Tuesday, December 31, 2013
My good friends, as we bid farewell to the year 2013, it is my wish, hope, and prayer that we will look forward to 2014 and beyond with optimism and the resolve to pursue our objectives to the best of our abilities.
Indeed, 2013 came with its challenges and is leaving us with more to ponder as we take the next step into the unknown future. Will we say that we have learnt the lessons that 2013 taught us, even as it challenged us and took some of us to the breaking point?
Fortunately, we didn’t “break” and are still on our feet, bracing up for more challenges as 2014 rears its head. Continue reading
Monday, December 30, 2013
Former President Rawlings is still stridently insisting that Justice be done for the Ya-Na (Yakubu Andani II) and 40 or so of his loyalists murdered in March 2002 during the Kufuor era.
According to him, “this is the time for the people of Bawku to demand justice on the death of the Ya Na, as the National Democratic Congress (NDC) will not be in power forever”.
Addressing the people of Bawku at the 26th Anniversary of the annual Samanpiid festival celebrated by Kusasis in the Kusaug traditional area of the Upper East Region, ex-President Rawlings questioned why the people of Bawku have gone quiet on the issue of the Ya Na. Continue reading
Thursday, December 26, 2013
My good friends, thanks to Providence, we are celebrating another Yuletide season and wishing each other “all the best that life offers”. Good to go that way because as human beings, we are gregarious and should ensure that group interests are protected. But beyond that is the individual interest too to realize.
Here is the catch. Our celebration of the coming and going of seasons won’t place us where we want to be unless we take steps to turn the table in our favour.
“Life is war”, as we say in Ghana, which is why it is important for us to know where to pick the pieces and why picking the pieces should place our country where it should be so we can stop complaining about the dire circumstances in which our people live. Continue reading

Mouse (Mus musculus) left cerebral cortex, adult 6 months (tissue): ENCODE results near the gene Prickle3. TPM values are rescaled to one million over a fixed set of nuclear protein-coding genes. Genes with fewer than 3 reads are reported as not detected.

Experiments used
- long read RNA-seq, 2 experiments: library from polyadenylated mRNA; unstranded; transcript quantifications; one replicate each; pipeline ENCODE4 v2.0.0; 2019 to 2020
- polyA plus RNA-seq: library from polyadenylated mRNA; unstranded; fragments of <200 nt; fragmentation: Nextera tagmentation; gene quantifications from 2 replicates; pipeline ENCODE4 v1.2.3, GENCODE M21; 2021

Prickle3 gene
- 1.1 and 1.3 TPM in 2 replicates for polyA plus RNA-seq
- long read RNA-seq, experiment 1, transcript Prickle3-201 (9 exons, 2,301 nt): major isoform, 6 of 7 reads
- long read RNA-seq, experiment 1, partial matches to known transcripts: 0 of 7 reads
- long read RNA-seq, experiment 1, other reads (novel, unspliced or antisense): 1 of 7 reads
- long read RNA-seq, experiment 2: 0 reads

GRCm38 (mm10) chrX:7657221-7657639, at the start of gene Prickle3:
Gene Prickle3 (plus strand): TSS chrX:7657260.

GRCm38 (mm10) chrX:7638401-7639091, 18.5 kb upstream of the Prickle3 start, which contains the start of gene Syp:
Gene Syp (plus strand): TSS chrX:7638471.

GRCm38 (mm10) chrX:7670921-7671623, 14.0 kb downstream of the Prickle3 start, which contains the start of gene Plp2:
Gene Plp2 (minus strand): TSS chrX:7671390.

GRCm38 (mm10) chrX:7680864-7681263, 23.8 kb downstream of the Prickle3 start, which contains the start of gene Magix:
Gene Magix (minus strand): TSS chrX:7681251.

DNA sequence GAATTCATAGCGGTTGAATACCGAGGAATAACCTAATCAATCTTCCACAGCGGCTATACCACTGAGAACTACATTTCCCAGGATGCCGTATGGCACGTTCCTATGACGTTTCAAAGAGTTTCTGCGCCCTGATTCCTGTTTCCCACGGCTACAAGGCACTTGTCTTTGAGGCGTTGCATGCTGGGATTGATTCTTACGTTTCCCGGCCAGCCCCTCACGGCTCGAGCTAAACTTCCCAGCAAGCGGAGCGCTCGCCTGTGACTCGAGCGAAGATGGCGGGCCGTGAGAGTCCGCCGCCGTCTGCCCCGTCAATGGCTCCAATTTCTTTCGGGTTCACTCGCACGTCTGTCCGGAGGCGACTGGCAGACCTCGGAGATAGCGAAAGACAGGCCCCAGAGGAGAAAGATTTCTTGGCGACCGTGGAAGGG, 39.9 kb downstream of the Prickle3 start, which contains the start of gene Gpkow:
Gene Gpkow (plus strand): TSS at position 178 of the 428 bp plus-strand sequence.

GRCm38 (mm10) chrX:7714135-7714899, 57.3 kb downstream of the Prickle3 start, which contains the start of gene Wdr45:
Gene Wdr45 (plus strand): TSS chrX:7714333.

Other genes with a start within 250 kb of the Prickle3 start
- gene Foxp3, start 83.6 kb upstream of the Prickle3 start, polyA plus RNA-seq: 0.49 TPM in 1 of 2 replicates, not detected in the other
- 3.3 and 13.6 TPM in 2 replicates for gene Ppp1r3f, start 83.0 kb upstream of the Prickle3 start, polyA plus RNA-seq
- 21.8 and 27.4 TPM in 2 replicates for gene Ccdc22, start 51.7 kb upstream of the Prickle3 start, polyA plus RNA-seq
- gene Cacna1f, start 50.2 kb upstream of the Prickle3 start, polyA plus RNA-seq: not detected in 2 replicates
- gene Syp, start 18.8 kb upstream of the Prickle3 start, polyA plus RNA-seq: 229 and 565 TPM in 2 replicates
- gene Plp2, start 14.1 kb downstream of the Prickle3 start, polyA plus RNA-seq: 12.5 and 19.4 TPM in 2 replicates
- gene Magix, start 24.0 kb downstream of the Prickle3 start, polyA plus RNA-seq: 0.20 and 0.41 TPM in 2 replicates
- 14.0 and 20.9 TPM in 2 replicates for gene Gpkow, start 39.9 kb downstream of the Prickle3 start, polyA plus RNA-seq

Monday, December 23, 2013
Friends, as agitations by organized labour for better remuneration continue to sour the relationship with government/employers, any suggestion aimed at streamlining affairs should be carefully assessed.
That Ghanaian workers have lousy work ethics is not to be disputed by anybody who has carefully monitored the labour scene.
Let it rain at dawn and in the morning and the Ghanaian worker takes a self-appointed vacation from work; let there be a problem with transportation and the Ghanaian worker is happy to play the truant and expect to be paid full-time. Continue reading
Monday, December 23, 2013
Folks, by now, you must have heard of the turmoil in South Sudan, the world’s newest country and Africa’s 55th.
It all began sometime before July this year when in-fighting within the ranks of the SPLM government exploded with President Salva Kiir dismissing his Vice (Riek Machar) and the entire Cabinet in the hope that his authority as the head of state would stay intact. Nothing seemed to have happened immediately thereafter to endanger his government, the country, and the citizens, even though the under-current was strongly being felt that the country was sitting on a time-bomb. Continue reading
Saturday, December 21, 2013
Folks, I have for many years now been insisting that the Ministry of Information (in its former and current configurations with the addition of “Media Relations” to its name) is irrelevant to the contemporary Ghanaian system of governance.
I have also called for its abolition, simply because it is not serving any useful purpose. Whatever public/media relations work that the government needs can be done by the Communications Directorate at the Presidency if the requisite calibre of people are employed there to rake in public goodwill and not contempt or scorn for the government. Continue reading
Friday, December 20, 2013
Folks, we can’t do without returning to hardcore national politics. After all, we have a huge stake in how our country is governed; and nothing is more pertinent than the internal workings of the major political parties. So, here with go with another look at what is happening in the NPP.
It is obvious that the under-current propelling the rumpus in the NPP is more robust than we have known so far.
Right from the moment that Kwadwo Owusu Afriyie rashly urged the NPP supporters to take to the streets and churches in white to celebrate Akufo-Addo’s victory at Election 2012, I knew something would happen to tear apart this political camp. Continue reading